Once an officer discovers that a car’s owner has an outstanding arrest warrant, he needs only reasonable suspicion that the owner is in the vehicle … Trooper Ramsey had reasonable suspicion to stop this car.

U.S. v. Pyles

904 F.3d 422 (2018)

U.S. Circuit Court of Appeals

Sixth Circuit

September 17, 2018

On Wednesday April 26, 2017, Mr. Robbie Whitis, Mr. Jason Whitis, and Mr. Joshua Pyles drove from Somerset, Kentucky to Louisville to pick up methamphetamine and marijuana to distribute in Somerset, Kentucky. On the way home, Kentucky State Police Trooper Brad Ramsey, noticed their car traveling 63 miles per hour in a 70-miles-per-hour zone where Interstate 64 and Interstate 75 merge, amidst other vehicles going much faster. Trooper Ramsey followed the car and ran its license plate number through the Kentucky law enforcement database. The database revealed that the car’s owner, Ms. Angela Burdine, had an outstanding arrest warrant.

Mr. Pyles and his co-conspirators were traveling approximately eighty miles for their meth delivery until a sharp trooper ran the license plate and stopped the vehicle full of felons and felonies.

Trooper Ramsey stopped the vehicle. He approached the car on the rear passenger’s side and noticed Mr. Pyles stuffing something under a pile of clothes in the back seat. This underscores the importance of law enforcement officers varying approaches on traffic stops.  Passenger side approaches are often safer, because of passing traffic and it is tactically safer.  One of the occupants rolled down the window, and Trooper Ramsey smelled packaged marijuana. Trooper Ramsey radioed for backup. Together, the troopers searched the car and found a loaded.380 caliber handgun, a jar containing marijuana and marijuana cigarettes, a plastic bag containing marijuana, and a shoebox holding over 200 grams of methamphetamine. The troopers arrested the Whitis brothers and Mr. Pyles. A grand jury indicted all three on drug and firearm charges.

Trooper Brad Ramsey stopped Angie’s car where I-64 and I-75 merge just north of Lexington, Kentucky.  Angie was not inside the car but both felonies and an appeal were inside.

Mr. Pyles filed a motion to suppress the evidence. After holding a suppression hearing in which Trooper Ramsey testified, the court concluded that he had reasonable suspicion to stop the vehicle based on the outstanding arrest warrant of its owner. A jury convicted Mr. Pyles of conspiring to distribute methamphetamine and of possessing a firearm to aid the crime.  Mr. Pyles appealed to the Sixth Circuit Appellate Court which held “[Trooper] Ramsey consistently stated that, before he stopped and approached the car, he could not determine the gender of the back-seat passenger and could not tell whether there were more passengers in the vehicle … Once an officer discovers that a car’s owner has an outstanding arrest warrant, he needs only reasonable suspicion that the owner is in the vehicle … [consequently] Trooper Ramsey had reasonable suspicion to stop this car.” U.S. v. Pyles, 904 F.3d 422 (2018)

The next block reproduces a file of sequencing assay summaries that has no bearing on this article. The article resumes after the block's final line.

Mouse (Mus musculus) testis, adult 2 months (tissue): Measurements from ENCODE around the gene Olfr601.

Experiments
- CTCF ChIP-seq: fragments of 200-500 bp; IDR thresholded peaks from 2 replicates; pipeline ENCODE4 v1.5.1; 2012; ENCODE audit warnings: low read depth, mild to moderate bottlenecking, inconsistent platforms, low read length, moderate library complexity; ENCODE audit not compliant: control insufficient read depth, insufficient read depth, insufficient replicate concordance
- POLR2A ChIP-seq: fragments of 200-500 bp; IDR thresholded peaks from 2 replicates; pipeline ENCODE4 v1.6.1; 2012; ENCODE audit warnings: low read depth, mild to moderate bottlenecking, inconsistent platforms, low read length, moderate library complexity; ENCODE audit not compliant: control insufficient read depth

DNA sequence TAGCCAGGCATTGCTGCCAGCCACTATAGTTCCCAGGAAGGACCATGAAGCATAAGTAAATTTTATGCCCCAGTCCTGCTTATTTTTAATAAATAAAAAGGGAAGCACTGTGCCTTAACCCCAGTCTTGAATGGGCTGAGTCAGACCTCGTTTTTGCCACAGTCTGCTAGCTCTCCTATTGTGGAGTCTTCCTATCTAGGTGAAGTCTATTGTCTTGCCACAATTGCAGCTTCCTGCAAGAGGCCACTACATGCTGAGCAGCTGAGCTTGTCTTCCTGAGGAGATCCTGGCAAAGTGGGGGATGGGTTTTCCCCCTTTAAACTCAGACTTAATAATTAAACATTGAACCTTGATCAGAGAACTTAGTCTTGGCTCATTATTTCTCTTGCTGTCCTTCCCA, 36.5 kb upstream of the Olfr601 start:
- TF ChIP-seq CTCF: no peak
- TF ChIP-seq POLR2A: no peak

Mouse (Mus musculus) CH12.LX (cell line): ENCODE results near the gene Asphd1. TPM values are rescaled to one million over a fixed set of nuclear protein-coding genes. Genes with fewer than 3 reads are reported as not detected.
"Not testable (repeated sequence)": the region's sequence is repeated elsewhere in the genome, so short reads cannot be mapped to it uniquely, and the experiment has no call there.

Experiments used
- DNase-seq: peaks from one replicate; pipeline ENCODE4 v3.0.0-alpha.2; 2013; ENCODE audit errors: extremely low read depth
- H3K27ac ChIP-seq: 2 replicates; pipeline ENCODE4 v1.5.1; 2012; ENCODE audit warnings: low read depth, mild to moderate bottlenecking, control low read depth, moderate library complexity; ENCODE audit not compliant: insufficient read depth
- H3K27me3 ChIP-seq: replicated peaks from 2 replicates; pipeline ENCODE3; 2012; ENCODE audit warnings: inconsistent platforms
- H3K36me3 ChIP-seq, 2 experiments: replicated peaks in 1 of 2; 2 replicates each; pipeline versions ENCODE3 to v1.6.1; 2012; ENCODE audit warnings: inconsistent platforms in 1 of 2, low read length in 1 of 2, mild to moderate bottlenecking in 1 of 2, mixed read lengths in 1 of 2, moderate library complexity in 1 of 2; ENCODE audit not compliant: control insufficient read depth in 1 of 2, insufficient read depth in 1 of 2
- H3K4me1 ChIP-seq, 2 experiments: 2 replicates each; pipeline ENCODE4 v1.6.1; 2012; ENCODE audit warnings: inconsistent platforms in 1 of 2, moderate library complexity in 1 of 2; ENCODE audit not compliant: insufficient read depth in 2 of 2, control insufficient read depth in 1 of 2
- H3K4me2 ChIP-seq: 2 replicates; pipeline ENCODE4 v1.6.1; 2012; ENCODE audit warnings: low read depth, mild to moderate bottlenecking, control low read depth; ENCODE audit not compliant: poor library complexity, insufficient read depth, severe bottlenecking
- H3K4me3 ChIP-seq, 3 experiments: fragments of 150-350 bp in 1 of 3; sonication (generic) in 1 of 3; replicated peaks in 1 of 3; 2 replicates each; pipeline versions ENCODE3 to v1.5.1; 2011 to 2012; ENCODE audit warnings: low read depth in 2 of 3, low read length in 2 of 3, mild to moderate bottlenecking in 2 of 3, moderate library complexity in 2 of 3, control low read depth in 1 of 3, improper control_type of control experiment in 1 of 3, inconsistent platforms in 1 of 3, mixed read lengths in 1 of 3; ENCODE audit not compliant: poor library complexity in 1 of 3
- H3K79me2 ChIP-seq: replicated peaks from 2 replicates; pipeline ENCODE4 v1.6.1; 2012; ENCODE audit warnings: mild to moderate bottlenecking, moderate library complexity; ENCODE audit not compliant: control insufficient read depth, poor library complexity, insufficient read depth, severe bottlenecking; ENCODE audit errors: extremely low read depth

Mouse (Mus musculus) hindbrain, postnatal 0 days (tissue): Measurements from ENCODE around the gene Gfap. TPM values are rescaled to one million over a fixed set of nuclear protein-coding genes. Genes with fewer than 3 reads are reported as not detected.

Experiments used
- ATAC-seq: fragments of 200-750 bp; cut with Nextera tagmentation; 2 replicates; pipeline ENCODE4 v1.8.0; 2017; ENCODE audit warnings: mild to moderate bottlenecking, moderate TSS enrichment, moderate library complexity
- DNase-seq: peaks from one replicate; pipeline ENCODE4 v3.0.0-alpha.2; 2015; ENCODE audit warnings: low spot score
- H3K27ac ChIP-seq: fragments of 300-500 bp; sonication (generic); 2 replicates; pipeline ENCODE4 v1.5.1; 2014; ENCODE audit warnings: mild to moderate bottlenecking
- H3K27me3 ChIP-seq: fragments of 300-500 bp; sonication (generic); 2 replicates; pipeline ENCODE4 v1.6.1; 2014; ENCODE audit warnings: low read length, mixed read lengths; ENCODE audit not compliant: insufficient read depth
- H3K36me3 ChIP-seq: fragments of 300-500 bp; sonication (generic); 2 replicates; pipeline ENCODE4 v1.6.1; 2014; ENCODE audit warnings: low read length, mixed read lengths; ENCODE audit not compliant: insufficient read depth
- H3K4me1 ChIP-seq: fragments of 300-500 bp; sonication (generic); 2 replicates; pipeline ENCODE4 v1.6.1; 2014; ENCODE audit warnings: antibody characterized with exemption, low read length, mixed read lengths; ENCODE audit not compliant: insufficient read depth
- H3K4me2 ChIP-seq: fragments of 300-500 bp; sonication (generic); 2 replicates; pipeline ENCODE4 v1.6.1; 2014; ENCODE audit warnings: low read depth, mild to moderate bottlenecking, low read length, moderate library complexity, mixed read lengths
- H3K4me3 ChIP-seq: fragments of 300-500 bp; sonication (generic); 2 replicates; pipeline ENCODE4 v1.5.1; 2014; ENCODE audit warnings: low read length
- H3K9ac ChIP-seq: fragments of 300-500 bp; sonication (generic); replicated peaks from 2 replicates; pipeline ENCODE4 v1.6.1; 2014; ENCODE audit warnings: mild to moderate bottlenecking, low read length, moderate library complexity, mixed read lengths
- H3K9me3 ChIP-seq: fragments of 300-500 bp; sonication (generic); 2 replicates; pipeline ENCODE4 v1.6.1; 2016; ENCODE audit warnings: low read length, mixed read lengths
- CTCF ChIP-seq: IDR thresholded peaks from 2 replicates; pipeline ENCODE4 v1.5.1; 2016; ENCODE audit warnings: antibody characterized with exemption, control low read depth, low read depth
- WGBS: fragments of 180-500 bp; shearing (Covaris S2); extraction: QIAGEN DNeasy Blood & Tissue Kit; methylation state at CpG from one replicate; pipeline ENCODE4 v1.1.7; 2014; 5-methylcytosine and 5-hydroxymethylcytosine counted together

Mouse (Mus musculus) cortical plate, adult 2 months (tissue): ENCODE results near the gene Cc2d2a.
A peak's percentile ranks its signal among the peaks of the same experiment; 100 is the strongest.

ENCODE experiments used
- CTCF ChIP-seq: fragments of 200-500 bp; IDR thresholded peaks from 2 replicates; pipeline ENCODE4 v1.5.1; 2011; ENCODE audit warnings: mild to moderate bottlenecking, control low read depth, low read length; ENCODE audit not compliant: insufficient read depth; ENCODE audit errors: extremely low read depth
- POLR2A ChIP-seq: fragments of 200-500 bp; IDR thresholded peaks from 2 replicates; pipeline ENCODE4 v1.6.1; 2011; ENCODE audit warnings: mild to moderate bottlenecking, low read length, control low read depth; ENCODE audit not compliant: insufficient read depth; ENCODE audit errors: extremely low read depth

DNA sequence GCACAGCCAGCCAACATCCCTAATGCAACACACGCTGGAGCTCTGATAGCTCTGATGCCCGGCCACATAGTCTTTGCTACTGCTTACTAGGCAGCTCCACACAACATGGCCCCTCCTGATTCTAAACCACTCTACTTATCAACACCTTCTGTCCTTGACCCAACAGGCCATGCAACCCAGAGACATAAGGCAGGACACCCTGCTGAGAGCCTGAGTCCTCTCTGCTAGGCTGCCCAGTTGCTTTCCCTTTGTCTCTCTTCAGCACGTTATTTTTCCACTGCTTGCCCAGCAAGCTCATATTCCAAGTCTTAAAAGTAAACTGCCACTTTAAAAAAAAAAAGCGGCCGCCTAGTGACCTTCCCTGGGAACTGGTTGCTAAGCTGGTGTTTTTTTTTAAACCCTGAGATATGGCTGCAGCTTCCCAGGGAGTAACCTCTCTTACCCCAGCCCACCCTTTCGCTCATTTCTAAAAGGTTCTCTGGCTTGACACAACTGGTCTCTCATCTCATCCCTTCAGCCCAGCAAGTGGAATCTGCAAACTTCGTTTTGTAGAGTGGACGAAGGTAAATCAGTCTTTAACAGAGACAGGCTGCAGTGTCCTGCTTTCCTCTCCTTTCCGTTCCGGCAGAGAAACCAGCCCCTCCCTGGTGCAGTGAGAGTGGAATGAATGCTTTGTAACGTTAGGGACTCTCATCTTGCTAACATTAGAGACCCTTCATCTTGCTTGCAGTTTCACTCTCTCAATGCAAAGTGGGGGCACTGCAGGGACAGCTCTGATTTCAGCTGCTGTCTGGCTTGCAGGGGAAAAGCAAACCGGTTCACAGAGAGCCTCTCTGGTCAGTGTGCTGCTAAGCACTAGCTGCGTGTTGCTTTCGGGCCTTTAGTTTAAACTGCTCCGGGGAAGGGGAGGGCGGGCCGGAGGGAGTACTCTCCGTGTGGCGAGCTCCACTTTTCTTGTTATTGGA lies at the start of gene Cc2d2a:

Angie was on the warrant list and Trooper Ramsey did have enough Reasonable Suspicion to stop her car and determine if she would be on his arrest list.

Information for this article was obtained from U.S. v. Pyles, 904 F.3d 422 (2018) and a phone interview with Trooper Ramsey on October 17, 2020.

Lessons Learned:

  1. If a law enforcement officer runs a license plate which is registered to a wanted person, the officer may conduct a traffic stop to determine if the person is in the car. Here, Trooper Ramsey made the reasonable determination to stop the car based on this information.  Thereafter he smelled raw marijuana and observed Mr. Pyles stuff ‘something’ into a pile … of clothes.  That something was a firearm.  The trooper would also discover that the car had methamphetamine.  In short, Trooper Ramsey began this investigation by observing the driver traveling 63 mph in a 70-mph zone.  His gut instinct ended with a Fourth Amendment symphony!
  1. As Trooper Ramsey approached as if there was no woman in the car and no indication of any other suspicious activity, he would have had to let the vehicle go without any further detention such as asking for a driver’s license or questioning the occupants. However, Mr. Pyles made the error of making a suspicious movement into a pile of clothes upon Trooper Ramsey’s first approach.  Law Enforcement officers should not use the ‘furtive’!  The word furtive means secreted movement.  Though this is generally accurate, officers should be very specific in the description of what the suspect did with his hands or body.
  1. On April 6, 2020 the U.S. Supreme Court issued Kansas v. Glover, 589 U.S. ____ (2020) which supported Trooper Ramsey’s stop under similar circumstances. In that case, Deputy [now Lieutenant] Mark Mehrer stopped a pickup truck because the license plate registered to a person, Mr. Charles Glover who did not possess a valid driver’s license.  See Reasonable Suspicion Fit Like a Glove(r).
  1. Trooper Ramsey should be complimented on his passenger side approach! Law enforcement officers often rely on repetition of driver side approaches.  The driver side approaches are predictable and can be dangerous.  Switching to passenger side approaches, keeps vehicle occupants guessing where the officer will approach.  In this case, Mr. Pyles gun stuffing was observed by Trooper Ramsey which led to this successful outcome.

Does your agency train on Reasonable Suspicion Traffic Stops?

Does your agency train on passenger side approaches?

Don’t fail your training.

Don’t let your training fail you!

Be safe, smart and objectively reasonable!

Robert H. Meader Esq.